As family road shows go, the Natalie MacMaster-Donnell Leahy Celtic Family Christmas packs quite a punch: two veteran fiddling parents, a fiddling choir in the making with seven kids aged seven months to 12 years, an actor to set the scene, and a crack quartet to back them all up.
“It’s not something we planned or imagined when we first got married,” chuckles MacMaster on the line from a their opening tour stop in Victoria. “But life evolves. However it’s happened the kids play, too, and when they come on stage with us for a few minutes of the show it’s a real sweet moment. We’ll see what the future holds for them but I’m sure they will have a life filled with music.”
Of course MacMaster and husband Donnell Leahy are no strangers to music as a family recreation. MacMaster has been playing fiddle since the age of nine and marks 30 years since her first recording this year, both factors that grew out of the kitchen party tradition that her family took part in as she was growing up in Nova Scotia. Leahy was part of the eight-member Ontario-based family act The Leahys who first put their strong footprints on Canada’s Celtic folk scene in the 1990s.
“I grew up in the thick of that tradition for sure,” MacMaster recalls, “and I guess that family feeling is part of what we’re sharing as we tour with this show. It was once considered average and normal, but as you turn into an adult you realize it’s a very special upbringing to be so immersed in a rich music culture, particularly with the fiddle.”
This year’s show also involves a new spin courtesy of Leahy, her husband of 16 years now. On top of material from the couple’s A Celtic Family Christmas album released in 2016, she says he’s always coming up with new ideas and more exotic additions to the repertoire.
“For a few years now he’s been exploring how we could make the show a little more theatrical because our show is not just about what you see on stage. It’s also touches on the deeper meaning behind it and the genealogy and culture. This last summer he saw the play Billy Bishop Goes To War and he came back raving about this actor. One thing led to another and now that actor William Colgate is out on this tour and we’re exploring a whole new world. We’re really pleased that he has melded in so well.”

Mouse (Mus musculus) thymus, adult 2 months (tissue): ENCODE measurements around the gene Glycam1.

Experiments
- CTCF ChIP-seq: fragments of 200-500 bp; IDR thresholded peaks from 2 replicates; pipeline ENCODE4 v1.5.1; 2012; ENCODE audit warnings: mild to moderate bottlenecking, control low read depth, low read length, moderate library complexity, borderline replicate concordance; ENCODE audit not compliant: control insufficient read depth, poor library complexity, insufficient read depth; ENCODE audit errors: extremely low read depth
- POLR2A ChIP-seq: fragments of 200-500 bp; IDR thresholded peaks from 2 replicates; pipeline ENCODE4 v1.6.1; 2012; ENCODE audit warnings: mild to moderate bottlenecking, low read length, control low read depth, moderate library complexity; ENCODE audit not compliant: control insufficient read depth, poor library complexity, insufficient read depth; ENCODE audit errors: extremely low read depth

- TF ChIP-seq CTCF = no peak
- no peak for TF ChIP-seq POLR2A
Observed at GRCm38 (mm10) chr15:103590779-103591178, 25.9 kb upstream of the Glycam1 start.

Colgate wrote his own material based on conversations with MacMaster and Leahy, drawing on their family histories, pondering what Christmas is all about with a touch of humour and sentiment. About a third of the music in the show comes from their album while the rest is a mix of traditional and original tunes in a Celtic folk vein.
This year Leahy has also stirred in some new tunes from the great French jazz and tango accordion virtuoso and composer Richard Galliano, transposed to the fiddle.
“And he plays the bejeebers out of them,” she notes.
In the past he has delved into Gypsy violin, bluegrass, jazz and classical music of a sort and his taste for the exotic adds an intriguing contrast to their shared careers that starts with the couple’s differing fiddle styles. Leahy’s style takes in a bit of French, Irish, Russian and Hungarian styles in addition to his own take on Cape Breton twang. She’s centred more around the Cape Breton sound she grew up with, which borrows chiefly from Scottish fiddle traditions.
“I could try that but it just wouldn’t resonate as well. Donnell just has a sound and a quality and a passion and taste and flair to sell that approach and make it his own. It can be a challenge, too, because when we play together we have to be careful that we’re not stepping on one another, not covering up the other’s nuances. And I’ve noticed in our travels that Canadians are really united by the fiddle. It’s really impressive how it seems to bring out the fiddle fans coast to coast.”
‘Plans for another album’
Between the two champion, award-winning fiddlers they’re always looking for ways to refresh or enliven the show, focusing on Christmas without forgetting the rest of their oeuvre.
“We’re always working on new, old tunes including older traditional music that I’ve not recorded before but it’s new for us. We have plans for another album that we worked out last spring but lord, give me the time. We’re waiting for time to get in the studio.”
Her band spills over with experienced players like Cape Breton pianist Mac Morris who goes back almost 25 years now with MacMaster. Cuban-Canadian guitarist Elmer Ferrer, P.E.I. bassist Remy Arsenault and transplanted American drummer Ben Whitman fill out the touring group.
You sense that the success of the show is still a bit of a surprise to MacMaster since it sprang from a simple motive — to share their own family Christmas experience on stage.
“Everybody has their own path and we’ve been open enough to allow it to be what it can be and go with it. It’s turned out to be a beautiful story that we never could have dreamed of.”
Natalie MacMaster & Donnell Leahy present
A Celtic Family Christmas
Where: Northern Alberta Jubilee Auditorium
When: 8 p.m. Saturday
Tickets: $40 – $76 from Ticketmaster (1-855-985-5000 or ticketmaster.ca)
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